Tuesday, September 25, 2012
Batam Island and Golden View Hotel
My first trip to Batam was sometime in the mid 80s with some of my airport colleagues and I vividly remember we stayed at Turi Beach in Nongsa, then a very much sought after 5-star resort and of course, its rate was also rather stiff. Batam then boosted of these two popular resorts, Turi Beach and Batam View. The sleepy island, two third the size of Singapore was abruptly made popular when its radio station, Zoo 101.6 went 24/7 where many listeners from Singapore started to tune to its non-stop airing of music. Then, the radio stations in Singapore did not run 24 hours but rendered no option when they realised many of their advertisers were turning to Zoo 101.6, they countered with their 24-hour radio programs to re-capture audience. Much to their relief, they recovered quickly and now, nobody in Singapore talks about Zoo 101.6, let alone remember they were once 'the-talked-about radio station' in Singapore.
A follow up day trip made (still in the late 80s) with some friends on one weekend and the surge of crowd at Clifford Pier terminal (which later moved to World Trade Centre, now called HarbourFront) heading for Batam was simply unbelievable - short of a stampede, it was like bumper-to-bumper during boarding. Among the so-called attractions on the Batam island, we were brought to Tua Pek Kong temple (many who went solely to pray 4 numbers, supposedly many struck rich so claimed by some believers), the one & only traffic light on the island (where the guide so proudly announced to us on the coach) and the nondescript building housing all the popular deejays from Zoo 101.6 who have become household names in Singapore then. Another big lure was the purchase of duty free liquor and cigarette on the return, even on a short day trip but our government soon clamped down on this loophole. Slowly, Batam lost its lure as a tourist attraction and not long later, Bintan emerged as a hot tourist spot in our region. It was in the mid 90s era.
I was introduced to Ah Bee, the owner of present day Golden View by an acquaintance in the late 90s. The site where Golden View sits nicely now was still a flat plot. Ah Bee runs a popular seafood restaurant called 933 built on planks and poles above the water in the mouth of Tering Bay in Bengkong Laut. He had another seafood eatery called 555 in Nongsa which was swept away in a monsoon storm many years ago. He also runs a travel and coach company called Nusajaya 168. Evidently, he is fond of 15 if we add all the number together (933, 168 or 555) but despite knowing him for many years now, I still have not asked him why the number 15 - for good luck, perhaps?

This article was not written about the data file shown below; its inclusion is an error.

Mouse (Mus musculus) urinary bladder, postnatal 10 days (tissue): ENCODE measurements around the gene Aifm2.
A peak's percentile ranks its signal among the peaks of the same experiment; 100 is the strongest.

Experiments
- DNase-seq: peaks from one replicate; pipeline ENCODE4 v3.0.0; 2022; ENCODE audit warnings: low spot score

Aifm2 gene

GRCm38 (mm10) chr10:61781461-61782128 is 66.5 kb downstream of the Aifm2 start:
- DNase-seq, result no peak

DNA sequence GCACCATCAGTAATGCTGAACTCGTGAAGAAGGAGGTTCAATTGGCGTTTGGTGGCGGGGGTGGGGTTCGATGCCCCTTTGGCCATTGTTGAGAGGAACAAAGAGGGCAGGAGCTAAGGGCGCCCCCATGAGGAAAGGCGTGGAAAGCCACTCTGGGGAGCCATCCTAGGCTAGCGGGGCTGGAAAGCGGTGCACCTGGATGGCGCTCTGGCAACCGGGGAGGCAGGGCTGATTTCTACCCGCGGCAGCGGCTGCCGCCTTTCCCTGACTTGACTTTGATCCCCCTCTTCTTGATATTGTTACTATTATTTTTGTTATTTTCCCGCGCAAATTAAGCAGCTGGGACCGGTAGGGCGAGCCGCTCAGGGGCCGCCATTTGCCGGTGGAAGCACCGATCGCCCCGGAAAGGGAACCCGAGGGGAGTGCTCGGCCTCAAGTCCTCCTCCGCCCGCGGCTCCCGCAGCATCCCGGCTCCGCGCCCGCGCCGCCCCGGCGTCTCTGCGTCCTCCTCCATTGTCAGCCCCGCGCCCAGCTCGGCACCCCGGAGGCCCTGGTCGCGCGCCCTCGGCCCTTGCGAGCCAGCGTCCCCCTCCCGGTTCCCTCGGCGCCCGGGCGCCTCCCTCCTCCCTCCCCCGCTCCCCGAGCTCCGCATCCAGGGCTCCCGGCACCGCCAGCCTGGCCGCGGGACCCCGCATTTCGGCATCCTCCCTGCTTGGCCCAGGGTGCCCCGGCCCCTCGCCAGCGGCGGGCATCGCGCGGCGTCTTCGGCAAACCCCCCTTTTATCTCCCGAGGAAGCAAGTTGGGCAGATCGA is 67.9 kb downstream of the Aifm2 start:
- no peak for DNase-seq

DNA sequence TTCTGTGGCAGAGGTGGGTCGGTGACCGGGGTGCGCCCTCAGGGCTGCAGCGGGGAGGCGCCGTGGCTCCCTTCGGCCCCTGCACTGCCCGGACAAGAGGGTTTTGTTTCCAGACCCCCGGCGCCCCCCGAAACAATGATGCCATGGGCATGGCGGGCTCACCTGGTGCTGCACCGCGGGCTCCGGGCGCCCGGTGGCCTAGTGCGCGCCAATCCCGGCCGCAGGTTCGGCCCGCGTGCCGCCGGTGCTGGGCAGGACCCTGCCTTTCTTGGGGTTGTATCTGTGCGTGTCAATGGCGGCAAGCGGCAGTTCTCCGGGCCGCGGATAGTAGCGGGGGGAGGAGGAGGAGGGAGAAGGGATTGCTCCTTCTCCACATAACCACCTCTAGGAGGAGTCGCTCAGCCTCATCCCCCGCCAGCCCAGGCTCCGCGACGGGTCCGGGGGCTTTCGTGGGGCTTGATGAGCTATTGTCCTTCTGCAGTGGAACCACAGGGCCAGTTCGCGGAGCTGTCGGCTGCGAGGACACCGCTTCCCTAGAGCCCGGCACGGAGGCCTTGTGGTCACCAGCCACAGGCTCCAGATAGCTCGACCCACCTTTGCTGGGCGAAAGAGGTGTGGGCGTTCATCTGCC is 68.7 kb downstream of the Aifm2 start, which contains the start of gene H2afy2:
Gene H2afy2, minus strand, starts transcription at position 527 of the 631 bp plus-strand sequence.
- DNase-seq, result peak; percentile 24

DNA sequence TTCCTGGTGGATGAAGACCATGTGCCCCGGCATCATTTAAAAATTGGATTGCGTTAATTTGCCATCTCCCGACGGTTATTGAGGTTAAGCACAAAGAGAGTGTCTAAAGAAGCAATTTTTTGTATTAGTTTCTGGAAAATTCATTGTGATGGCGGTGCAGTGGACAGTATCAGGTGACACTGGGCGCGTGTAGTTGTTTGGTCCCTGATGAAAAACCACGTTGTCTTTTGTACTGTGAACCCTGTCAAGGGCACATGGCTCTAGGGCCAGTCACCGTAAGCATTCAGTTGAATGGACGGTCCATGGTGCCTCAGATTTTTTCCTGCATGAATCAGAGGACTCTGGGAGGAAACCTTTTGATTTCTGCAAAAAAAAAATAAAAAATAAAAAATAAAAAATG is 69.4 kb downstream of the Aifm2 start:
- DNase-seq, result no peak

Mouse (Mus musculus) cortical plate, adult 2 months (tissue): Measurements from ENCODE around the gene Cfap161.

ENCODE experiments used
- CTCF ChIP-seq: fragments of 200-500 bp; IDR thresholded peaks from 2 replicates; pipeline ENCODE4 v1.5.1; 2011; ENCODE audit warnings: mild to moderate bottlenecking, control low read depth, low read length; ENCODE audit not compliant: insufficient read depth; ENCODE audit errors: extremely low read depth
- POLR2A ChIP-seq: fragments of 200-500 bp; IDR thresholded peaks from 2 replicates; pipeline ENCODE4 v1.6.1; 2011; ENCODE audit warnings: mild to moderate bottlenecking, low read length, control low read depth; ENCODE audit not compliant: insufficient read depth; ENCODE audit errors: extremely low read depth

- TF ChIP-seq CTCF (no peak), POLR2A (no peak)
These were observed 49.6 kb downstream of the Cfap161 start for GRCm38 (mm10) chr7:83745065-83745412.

Ah Bee is a self-made entrepreneur and he reminds me very much of one of our popular sitcoms character, 'Phua Chu Kang'. No air, no fuss and no posh office for himself - his only work desk is the two dining table near the entrance of his restaurant which he eats and conducts almost all his meetings there. He is a very hands-on type of person and when I was told by an acquaintance who used to work for him in the 90s that he had started to reclaim the water that fronts the bay around the perimeter of his land, I really had no clue how big and how much reclamation works until I witnessed it in recent years. At that time standing at the balcony of 933 restaurant, I can still see the calm turquoise sea so near me but each time, I visited his place, the water seemed to move further and further away. In Singapore, all reclamation works in Singapore is undertaken by our government involving bigwigs in the industry but this is the self-made man who oversees the entire reclamation project from the smallest detail to the last. Since the late 90s, he has reclaimed some 200 hectares and work is still not done. It is no small feat by an individual who has the bold vision to see far and dares to dream, to say the least.
As far as I can remember, Golden View was conceptualised and work started in the late 90s but briefly stopped during the financial crisis. When most businesses in Indonesia were reeling badly from the damning crisis and many incomplete buildings were abandoned midway by owners, Ah Bee pressed on. He built the hotel painstakingly, floor-by-floor started with the basement. He was not in a hurry knowing too well the economic outlook was not favourable then. At the same time, his reclamation work continues, good time or bad. He emerged from the recession scath-free.